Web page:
Why: Chris Molloy is a name to remember. The dynamic young chef heads up his family's longstanding Lemon Tree Restaurant, serving treats like a tasting menu of Donegal's Wild Atlantic Way with small-batch brews from Inishowen's Boghopper microbrewery. He also spearheads the annual Off the Street Festival (27-28 July), gathering the best local chefs, food trucks and producers like John Graham of Ballyholey Farm. thelemontreerestaurant.com
While you're there: Try to catch a tour of Letterkenny's Kinnegar Brewing - though you'll find their top-drawer range stocked countywide. kinnegarbrewing.ie
6. A Taste of Rathmullan
Why: The Wheeler family at the Blue Book's Rathmullan House Hotel do things differently, as fans of their Electric Picnic food truck can attest. On the shores of Lough Swilly, their offer extends from walled-garden produce and pristine Greencastle fish in their elegant Cook & Gardener restaurant, perhaps preceded by a gin cocktail in Batt's Bar, through to stone-baked seasonal pizzas and Kinnegar special brews at their Tap Room. rathmullanhouse.com
While you're there: Enjoy pristine fish and chips at Belle's Kitchen, followed by a Scarpello & Co cinnamon swirl from 9ine Hostages Coffee Co's truck on Rathmullan Pier. facebook.com/Belleskitchen12; facebook.com/9HCoffee
7. Dine in downings
Why: Serving small plates like McBride's crab claws with dulse butter, Fisk is the stuff of holiday dreams: a whitewashed outhouse of the beloved spit-and-sawdust Harbour Bar repurposed by two talented chefs, with sweeping views of Sheephaven Bay, to boot. Nearby, the Grape & Grain wine bar boasts summer-season specials like Big Green Egg steak nights (tomahawk or cauliflower), while the lively Logues in Carrigart adds Goose & Gander Pizzeria to the eclectic mix. fiskseafoodbar.com
While you're there: Swing by The Haven Smokehouse to pick up Declan McConnellogue's acclaimed turf-smoked salmon, before heading to The Olde Glen for a creamy pint or their limited-edition gin. thehavensmokehouse.com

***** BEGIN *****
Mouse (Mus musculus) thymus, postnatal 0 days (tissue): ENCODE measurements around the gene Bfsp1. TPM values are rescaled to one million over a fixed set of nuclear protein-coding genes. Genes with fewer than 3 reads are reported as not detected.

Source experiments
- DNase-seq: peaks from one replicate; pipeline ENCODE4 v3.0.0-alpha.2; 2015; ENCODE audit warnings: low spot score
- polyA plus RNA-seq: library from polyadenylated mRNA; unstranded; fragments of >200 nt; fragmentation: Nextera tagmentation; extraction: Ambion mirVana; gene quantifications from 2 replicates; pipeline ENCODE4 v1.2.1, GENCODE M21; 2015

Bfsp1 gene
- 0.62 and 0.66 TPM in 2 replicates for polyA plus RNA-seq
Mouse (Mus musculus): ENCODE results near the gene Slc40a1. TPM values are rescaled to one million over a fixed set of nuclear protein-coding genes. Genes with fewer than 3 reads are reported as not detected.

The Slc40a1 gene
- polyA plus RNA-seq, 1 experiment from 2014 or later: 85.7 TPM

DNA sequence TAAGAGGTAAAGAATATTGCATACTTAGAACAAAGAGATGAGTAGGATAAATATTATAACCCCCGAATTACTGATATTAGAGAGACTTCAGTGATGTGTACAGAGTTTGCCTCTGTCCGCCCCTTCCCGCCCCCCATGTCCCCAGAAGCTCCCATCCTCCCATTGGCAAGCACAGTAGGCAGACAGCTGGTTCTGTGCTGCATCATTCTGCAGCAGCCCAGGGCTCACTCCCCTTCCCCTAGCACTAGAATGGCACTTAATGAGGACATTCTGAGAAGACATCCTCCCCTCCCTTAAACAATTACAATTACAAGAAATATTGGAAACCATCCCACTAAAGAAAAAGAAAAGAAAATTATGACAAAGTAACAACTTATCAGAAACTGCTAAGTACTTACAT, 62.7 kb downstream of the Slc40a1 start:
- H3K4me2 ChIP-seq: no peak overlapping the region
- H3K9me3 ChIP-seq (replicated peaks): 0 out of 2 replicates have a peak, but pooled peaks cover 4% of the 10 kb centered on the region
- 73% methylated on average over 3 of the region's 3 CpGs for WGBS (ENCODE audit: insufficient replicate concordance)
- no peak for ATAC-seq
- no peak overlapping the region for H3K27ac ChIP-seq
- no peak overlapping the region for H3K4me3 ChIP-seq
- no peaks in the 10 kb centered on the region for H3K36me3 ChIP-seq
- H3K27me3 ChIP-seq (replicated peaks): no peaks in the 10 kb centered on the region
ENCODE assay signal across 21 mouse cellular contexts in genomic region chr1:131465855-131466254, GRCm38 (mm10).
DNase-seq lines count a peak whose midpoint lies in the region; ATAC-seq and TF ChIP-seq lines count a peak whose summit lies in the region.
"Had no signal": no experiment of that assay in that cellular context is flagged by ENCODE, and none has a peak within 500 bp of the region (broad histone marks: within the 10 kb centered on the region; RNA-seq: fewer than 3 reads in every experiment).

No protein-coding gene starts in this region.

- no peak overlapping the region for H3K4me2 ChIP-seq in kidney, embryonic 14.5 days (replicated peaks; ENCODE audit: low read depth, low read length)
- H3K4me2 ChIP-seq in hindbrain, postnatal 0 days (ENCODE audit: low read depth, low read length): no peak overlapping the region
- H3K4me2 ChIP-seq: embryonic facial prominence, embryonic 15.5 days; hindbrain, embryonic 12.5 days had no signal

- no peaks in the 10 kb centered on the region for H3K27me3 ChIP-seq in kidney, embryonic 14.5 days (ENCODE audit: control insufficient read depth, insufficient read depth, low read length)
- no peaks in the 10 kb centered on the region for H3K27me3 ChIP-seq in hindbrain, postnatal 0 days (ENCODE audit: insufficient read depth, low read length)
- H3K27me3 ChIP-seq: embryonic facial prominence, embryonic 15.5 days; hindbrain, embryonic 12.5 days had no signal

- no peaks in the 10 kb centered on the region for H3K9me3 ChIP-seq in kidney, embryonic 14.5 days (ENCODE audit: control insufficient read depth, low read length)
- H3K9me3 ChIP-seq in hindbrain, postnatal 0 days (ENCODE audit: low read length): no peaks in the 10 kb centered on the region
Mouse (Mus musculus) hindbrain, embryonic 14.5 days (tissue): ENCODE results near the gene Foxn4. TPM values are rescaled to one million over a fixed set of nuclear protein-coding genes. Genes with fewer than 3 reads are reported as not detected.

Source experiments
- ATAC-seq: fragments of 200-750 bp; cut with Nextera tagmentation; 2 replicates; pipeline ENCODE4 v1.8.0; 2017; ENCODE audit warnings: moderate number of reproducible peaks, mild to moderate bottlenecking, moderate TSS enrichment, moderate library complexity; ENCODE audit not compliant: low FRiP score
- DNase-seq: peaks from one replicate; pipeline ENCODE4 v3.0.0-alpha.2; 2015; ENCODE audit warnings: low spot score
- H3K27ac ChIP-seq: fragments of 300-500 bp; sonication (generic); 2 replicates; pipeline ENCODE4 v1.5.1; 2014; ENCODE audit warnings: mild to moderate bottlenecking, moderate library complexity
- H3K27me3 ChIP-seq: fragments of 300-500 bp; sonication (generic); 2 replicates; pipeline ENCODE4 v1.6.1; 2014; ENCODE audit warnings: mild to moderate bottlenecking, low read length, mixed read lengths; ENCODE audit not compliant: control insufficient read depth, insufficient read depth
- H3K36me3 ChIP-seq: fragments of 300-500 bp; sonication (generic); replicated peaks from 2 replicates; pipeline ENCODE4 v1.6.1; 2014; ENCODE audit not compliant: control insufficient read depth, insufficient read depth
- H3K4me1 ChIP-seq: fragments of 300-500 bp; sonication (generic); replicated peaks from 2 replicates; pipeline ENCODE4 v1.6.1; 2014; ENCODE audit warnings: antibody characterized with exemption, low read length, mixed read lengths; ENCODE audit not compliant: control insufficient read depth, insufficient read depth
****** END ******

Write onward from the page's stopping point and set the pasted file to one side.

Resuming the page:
8. Divine Dunfanaghy
Why: Brave the summertime crowds for one of the monthly Summer Live Jazz & Seafood nights at Arnold's Hotel - or hold out for the Dunfanaghy Food Festival, a roast goat feast at the foot of Errigal and the Donegal Dish countywide celebration (September 27- October 1). The impeccably conceived Breac.House retreat on Horn Head hosts autumn residencies from Donegal chef Ciaran Sweeney of Dublin's Forest & Marcy (September) or Tony Davidson and Lina Reppert of Fisk (October). See donegalfoodcoast.ie for all event details.
While you're there: Don't miss The Rusty Oven for thin-crust pizzas or The Mill for well-sourced traditional cooking with unexpected twists like home-smoked olives.
9. Mighty Moville
Why: At Inishowen's Foyle Hotel, chef-proprietor Brian McDermott (author of Donegal Table, named 'best cookbook by a restaurant chef' at the 2019 Gourmand World Cookbook Awards) and head chef Derek Creagh (formerly of Harry's Shack fame) make a formidable team. Book in for their Friday Fish Feast demo of local delicacies like megrim sole fresh off the boats at Greencastle. foylehotel.ie
While you're there: Explore the oyster farming exhibition at Doagh Famine Village to understand the complex local history of this natural gift of the sea. doaghfaminevillage.com
10. Cool Culdaff
Why: Chef Gaz McPeake keeps things up to date at McGrory's Hotel, a fourth-generation Inishowen institution, by transforming Donegal's finest into distinctly contemporary dishes inspired by eclectic international cuisines. Share a Donegal tasting plate of Bhutanese bhajis, tempura Atlantic prawns, Donegal-reared chicken wings and Irish goat cheese fritters, before McGrory's famous Kinnegar ale and seaweed battered fish n' chips. mcgrorys.ie
While you're there: Wild Strands Caife in Malin Head showcases local seaweeds in modern Irish dishes. facebook.com/wildstrandscaife
For more to see, do and eat in Donegal, visit the recently revamped govisitdonegal.com.
Donegal Connect is a new project aiming to engage with the county's diaspora. It runs September 27 to October 6. Find more at donegalconnect.com.
Donegal town and Letterkenny are a three- to four-hour drive from Dublin and Galway. Both are well served by national bus routes (see buseireann.ie, johnmcginley.com and busfeda.ie) and Letterkenny is a busy hub for local bus services. Alternatively, fly to scenic Donegal Airport in the northwest at Carrickfinn (donegalairport.ie).